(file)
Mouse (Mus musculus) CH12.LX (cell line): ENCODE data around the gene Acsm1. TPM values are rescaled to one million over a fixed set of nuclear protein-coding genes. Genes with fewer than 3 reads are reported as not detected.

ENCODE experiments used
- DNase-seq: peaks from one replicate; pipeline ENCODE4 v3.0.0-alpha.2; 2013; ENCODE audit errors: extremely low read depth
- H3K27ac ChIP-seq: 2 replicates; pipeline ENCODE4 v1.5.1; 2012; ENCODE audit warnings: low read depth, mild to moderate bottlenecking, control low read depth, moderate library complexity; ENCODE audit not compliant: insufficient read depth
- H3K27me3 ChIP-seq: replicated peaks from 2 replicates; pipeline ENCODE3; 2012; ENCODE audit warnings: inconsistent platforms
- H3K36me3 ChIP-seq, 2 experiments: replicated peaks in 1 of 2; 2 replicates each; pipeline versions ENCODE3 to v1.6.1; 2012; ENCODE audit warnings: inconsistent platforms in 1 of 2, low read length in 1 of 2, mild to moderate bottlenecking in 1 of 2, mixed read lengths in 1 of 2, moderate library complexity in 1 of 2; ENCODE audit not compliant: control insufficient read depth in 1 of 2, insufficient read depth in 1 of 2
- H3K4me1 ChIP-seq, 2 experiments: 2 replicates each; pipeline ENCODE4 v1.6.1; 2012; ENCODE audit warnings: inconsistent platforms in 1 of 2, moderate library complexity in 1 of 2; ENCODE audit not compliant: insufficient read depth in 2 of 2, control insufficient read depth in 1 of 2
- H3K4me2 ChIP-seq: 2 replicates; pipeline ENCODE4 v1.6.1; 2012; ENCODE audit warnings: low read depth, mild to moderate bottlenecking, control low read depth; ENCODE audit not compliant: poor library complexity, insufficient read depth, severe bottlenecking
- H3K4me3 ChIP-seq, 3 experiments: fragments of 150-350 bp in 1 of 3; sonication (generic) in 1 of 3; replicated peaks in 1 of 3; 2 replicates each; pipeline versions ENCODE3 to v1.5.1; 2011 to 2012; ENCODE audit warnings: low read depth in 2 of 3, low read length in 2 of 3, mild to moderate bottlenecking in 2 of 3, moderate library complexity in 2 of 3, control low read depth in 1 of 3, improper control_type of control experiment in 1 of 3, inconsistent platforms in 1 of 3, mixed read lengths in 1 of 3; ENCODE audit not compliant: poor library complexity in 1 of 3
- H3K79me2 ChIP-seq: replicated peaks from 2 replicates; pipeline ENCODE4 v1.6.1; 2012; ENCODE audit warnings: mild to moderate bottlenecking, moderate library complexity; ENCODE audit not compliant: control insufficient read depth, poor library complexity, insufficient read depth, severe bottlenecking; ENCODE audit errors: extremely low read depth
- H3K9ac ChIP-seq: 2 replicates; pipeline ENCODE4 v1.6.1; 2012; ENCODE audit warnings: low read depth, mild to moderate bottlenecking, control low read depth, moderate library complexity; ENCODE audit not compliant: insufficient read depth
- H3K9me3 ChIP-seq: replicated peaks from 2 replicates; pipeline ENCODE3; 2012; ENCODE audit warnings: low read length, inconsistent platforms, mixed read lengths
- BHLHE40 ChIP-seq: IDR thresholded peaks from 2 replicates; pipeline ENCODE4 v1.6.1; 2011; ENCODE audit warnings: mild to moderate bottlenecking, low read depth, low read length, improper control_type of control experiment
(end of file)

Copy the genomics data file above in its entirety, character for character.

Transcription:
Mouse (Mus musculus) CH12.LX (cell line): ENCODE data around the gene Acsm1. TPM values are rescaled to one million over a fixed set of nuclear protein-coding genes. Genes with fewer than 3 reads are reported as not detected.

ENCODE experiments used
- DNase-seq: peaks from one replicate; pipeline ENCODE4 v3.0.0-alpha.2; 2013; ENCODE audit errors: extremely low read depth
- H3K27ac ChIP-seq: 2 replicates; pipeline ENCODE4 v1.5.1; 2012; ENCODE audit warnings: low read depth, mild to moderate bottlenecking, control low read depth, moderate library complexity; ENCODE audit not compliant: insufficient read depth
- H3K27me3 ChIP-seq: replicated peaks from 2 replicates; pipeline ENCODE3; 2012; ENCODE audit warnings: inconsistent platforms
- H3K36me3 ChIP-seq, 2 experiments: replicated peaks in 1 of 2; 2 replicates each; pipeline versions ENCODE3 to v1.6.1; 2012; ENCODE audit warnings: inconsistent platforms in 1 of 2, low read length in 1 of 2, mild to moderate bottlenecking in 1 of 2, mixed read lengths in 1 of 2, moderate library complexity in 1 of 2; ENCODE audit not compliant: control insufficient read depth in 1 of 2, insufficient read depth in 1 of 2
- H3K4me1 ChIP-seq, 2 experiments: 2 replicates each; pipeline ENCODE4 v1.6.1; 2012; ENCODE audit warnings: inconsistent platforms in 1 of 2, moderate library complexity in 1 of 2; ENCODE audit not compliant: insufficient read depth in 2 of 2, control insufficient read depth in 1 of 2
- H3K4me2 ChIP-seq: 2 replicates; pipeline ENCODE4 v1.6.1; 2012; ENCODE audit warnings: low read depth, mild to moderate bottlenecking, control low read depth; ENCODE audit not compliant: poor library complexity, insufficient read depth, severe bottlenecking
- H3K4me3 ChIP-seq, 3 experiments: fragments of 150-350 bp in 1 of 3; sonication (generic) in 1 of 3; replicated peaks in 1 of 3; 2 replicates each; pipeline versions ENCODE3 to v1.5.1; 2011 to 2012; ENCODE audit warnings: low read depth in 2 of 3, low read length in 2 of 3, mild to moderate bottlenecking in 2 of 3, moderate library complexity in 2 of 3, control low read depth in 1 of 3, improper control_type of control experiment in 1 of 3, inconsistent platforms in 1 of 3, mixed read lengths in 1 of 3; ENCODE audit not compliant: poor library complexity in 1 of 3
- H3K79me2 ChIP-seq: replicated peaks from 2 replicates; pipeline ENCODE4 v1.6.1; 2012; ENCODE audit warnings: mild to moderate bottlenecking, moderate library complexity; ENCODE audit not compliant: control insufficient read depth, poor library complexity, insufficient read depth, severe bottlenecking; ENCODE audit errors: extremely low read depth
- H3K9ac ChIP-seq: 2 replicates; pipeline ENCODE4 v1.6.1; 2012; ENCODE audit warnings: low read depth, mild to moderate bottlenecking, control low read depth, moderate library complexity; ENCODE audit not compliant: insufficient read depth
- H3K9me3 ChIP-seq: replicated peaks from 2 replicates; pipeline ENCODE3; 2012; ENCODE audit warnings: low read length, inconsistent platforms, mixed read lengths
- BHLHE40 ChIP-seq: IDR thresholded peaks from 2 replicates; pipeline ENCODE4 v1.6.1; 2011; ENCODE audit warnings: mild to moderate bottlenecking, low read depth, low read length, improper control_type of control experiment